For Indians adopting in India:
Indians adopting in India can get very young babies as the adoption procedure is shorter. It should not take more than 4-6 months after you decide which baby you want to parent. The first thing to do is to register with a local Adoption Agency or with the State Adoption Cell. The agency will make a home study report and decide if you are capable of rearing a child – in terms of our financial and emotional capabilities. Once a child is selected, matching the description (if any) required by the parents, then the paperwork starts. Agencies ofcourse prefer to give a child matching the physical description of the parents. For example, dark parents who demand a fair child may not get one. There is a slightly longer procedure for inter-state adoptions. For more details read here.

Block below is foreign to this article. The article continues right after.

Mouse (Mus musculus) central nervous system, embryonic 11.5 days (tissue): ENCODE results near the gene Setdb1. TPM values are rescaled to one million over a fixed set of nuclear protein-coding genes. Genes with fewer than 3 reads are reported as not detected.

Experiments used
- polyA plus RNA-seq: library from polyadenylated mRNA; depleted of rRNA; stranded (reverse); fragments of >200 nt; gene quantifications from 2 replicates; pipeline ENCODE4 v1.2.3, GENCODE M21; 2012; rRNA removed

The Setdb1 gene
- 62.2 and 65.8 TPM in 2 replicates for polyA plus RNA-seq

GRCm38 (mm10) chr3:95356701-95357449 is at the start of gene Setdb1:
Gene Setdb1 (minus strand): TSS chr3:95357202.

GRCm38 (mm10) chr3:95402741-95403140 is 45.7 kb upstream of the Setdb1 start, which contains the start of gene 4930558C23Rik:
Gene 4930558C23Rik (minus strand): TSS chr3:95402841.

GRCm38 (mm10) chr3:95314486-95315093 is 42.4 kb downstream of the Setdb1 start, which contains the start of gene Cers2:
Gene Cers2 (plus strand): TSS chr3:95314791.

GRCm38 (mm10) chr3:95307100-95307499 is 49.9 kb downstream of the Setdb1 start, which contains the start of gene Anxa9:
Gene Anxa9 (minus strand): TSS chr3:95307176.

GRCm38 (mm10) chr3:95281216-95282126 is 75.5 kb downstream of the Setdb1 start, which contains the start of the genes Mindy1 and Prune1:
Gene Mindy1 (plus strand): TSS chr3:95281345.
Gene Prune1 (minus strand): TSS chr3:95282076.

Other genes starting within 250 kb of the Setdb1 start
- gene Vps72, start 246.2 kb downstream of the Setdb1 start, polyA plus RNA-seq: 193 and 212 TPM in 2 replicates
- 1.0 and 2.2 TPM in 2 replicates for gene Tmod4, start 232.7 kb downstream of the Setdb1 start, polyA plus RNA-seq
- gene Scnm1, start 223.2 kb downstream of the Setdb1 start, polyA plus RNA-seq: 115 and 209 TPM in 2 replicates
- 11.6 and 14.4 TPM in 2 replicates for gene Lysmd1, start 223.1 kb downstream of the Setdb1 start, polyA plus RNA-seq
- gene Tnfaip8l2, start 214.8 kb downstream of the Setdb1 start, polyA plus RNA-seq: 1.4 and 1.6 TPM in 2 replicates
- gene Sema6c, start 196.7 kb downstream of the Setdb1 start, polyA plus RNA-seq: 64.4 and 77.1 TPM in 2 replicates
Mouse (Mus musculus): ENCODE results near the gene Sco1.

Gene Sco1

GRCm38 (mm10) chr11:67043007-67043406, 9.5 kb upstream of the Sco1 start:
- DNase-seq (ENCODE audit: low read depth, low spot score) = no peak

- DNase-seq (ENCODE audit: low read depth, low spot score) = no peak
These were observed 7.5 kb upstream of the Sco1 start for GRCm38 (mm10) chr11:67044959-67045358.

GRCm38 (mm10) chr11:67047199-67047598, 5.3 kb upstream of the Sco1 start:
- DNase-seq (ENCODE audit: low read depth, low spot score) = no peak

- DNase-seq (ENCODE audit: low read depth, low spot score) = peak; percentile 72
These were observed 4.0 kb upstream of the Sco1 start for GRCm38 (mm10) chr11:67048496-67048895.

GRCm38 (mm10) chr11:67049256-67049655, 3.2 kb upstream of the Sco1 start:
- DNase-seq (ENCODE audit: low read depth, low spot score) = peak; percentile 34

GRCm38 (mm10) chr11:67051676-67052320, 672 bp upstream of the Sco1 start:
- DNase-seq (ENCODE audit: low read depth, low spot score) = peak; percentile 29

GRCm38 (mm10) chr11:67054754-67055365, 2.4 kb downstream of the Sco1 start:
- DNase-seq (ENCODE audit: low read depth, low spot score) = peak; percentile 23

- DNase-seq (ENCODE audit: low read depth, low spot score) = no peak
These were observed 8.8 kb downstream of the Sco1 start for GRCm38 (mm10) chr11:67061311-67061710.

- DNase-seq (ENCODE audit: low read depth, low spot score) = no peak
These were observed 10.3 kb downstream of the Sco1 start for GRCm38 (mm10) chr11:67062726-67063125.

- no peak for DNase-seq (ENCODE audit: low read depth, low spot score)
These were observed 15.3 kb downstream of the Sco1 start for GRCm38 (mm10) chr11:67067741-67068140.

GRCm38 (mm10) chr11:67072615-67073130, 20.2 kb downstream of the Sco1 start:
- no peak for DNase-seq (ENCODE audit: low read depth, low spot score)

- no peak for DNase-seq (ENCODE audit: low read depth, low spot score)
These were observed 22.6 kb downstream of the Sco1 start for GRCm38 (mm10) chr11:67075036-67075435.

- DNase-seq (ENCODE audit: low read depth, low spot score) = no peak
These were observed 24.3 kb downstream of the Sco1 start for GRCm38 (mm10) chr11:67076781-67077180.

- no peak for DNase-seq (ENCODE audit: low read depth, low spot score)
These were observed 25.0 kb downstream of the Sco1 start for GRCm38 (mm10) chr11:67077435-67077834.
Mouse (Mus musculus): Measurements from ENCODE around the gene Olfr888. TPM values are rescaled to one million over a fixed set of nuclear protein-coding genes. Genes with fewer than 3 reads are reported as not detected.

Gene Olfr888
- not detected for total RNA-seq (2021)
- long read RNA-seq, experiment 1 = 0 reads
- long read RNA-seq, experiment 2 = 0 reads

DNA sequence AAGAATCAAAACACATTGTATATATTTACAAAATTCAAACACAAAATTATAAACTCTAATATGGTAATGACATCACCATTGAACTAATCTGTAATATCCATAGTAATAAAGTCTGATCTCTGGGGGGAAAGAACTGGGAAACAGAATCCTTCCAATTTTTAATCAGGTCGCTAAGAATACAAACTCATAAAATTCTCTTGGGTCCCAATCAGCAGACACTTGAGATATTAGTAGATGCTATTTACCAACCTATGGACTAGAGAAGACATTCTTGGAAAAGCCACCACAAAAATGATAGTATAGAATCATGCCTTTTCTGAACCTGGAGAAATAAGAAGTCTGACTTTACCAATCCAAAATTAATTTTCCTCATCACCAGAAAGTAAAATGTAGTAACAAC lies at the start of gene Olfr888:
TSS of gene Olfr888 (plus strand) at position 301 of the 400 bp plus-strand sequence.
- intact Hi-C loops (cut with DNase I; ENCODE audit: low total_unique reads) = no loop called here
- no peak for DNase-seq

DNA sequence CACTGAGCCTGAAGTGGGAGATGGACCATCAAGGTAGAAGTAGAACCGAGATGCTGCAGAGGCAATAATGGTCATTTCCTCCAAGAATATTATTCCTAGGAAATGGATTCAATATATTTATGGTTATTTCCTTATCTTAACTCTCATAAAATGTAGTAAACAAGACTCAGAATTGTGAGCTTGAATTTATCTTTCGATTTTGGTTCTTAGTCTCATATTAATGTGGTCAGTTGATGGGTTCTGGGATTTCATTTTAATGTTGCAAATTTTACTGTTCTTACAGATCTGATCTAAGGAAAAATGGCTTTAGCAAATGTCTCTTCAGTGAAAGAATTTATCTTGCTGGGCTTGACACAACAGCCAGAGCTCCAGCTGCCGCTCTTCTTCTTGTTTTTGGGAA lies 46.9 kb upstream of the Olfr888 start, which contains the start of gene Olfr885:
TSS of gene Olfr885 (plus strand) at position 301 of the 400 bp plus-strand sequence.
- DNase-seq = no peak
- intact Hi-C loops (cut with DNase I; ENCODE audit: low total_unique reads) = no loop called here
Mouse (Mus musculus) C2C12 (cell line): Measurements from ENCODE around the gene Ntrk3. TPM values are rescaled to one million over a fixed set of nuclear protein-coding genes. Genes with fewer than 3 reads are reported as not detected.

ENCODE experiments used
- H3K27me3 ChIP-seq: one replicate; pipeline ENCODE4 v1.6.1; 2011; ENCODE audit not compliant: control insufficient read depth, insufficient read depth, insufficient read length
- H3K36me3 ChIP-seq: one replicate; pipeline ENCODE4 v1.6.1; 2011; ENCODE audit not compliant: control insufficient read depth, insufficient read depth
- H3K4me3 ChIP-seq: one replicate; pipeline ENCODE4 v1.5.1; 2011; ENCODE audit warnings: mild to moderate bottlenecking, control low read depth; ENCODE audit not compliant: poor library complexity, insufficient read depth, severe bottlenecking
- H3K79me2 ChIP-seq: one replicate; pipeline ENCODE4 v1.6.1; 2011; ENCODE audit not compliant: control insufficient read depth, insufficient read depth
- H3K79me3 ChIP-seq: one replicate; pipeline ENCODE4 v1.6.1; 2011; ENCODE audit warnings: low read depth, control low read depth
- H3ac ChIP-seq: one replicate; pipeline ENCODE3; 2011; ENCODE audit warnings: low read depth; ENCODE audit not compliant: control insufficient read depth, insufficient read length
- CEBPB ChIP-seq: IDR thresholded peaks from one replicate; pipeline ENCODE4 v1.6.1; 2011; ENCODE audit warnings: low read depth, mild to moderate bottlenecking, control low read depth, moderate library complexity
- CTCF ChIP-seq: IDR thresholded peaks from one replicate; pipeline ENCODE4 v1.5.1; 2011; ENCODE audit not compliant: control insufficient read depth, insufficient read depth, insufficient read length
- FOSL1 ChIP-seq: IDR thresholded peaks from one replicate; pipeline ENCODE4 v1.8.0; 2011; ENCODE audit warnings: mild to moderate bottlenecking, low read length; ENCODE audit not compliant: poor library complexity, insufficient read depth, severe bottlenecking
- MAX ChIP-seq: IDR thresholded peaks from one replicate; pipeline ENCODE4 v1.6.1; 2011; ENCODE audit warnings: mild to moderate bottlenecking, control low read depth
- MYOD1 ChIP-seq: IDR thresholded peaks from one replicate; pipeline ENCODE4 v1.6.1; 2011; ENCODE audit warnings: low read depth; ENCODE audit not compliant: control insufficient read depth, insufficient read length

The paperwork involves permission from the courts. The court will not take more than 2 months, thats the law today. Once the child has been adopted, there are regular visits by social workers to check up on the family to ensure that the child is adjusting. This follow up usually happens for a period of one year.
Huge number of destitute children in India just waiting to be adopted:
These are some adoption statistics from indianngos.com:
Number of destitute children in India : 44 million
Number of Orphans in India : 12.44 million
Number of NGOs working on the issue of Adoption : around 300
More stats are available on the same site.
(The photographs are those of Mumbai street children who live with their parents, and not in orphanages or adoption centers)